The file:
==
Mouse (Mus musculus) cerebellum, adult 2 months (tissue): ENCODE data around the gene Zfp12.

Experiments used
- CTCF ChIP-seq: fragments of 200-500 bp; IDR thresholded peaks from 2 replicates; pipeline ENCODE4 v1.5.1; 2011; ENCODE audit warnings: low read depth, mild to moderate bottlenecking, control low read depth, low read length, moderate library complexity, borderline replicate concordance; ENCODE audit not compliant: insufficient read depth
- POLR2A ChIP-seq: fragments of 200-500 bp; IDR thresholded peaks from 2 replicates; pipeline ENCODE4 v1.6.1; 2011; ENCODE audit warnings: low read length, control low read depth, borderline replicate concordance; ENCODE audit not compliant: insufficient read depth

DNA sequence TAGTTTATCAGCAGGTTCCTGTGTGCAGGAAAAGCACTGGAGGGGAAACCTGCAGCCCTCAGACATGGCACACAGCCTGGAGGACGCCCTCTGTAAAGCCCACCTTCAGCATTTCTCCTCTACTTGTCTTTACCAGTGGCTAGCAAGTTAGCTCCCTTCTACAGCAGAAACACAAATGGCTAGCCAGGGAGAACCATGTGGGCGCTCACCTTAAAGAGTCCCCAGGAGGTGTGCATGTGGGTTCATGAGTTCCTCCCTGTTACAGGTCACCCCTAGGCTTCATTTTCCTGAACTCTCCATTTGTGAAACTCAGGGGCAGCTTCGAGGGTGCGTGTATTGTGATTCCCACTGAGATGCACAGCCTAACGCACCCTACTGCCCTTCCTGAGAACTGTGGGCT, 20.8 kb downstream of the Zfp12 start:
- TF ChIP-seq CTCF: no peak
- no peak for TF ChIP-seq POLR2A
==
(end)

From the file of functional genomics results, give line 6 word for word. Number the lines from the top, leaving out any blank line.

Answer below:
- TF ChIP-seq CTCF: no peak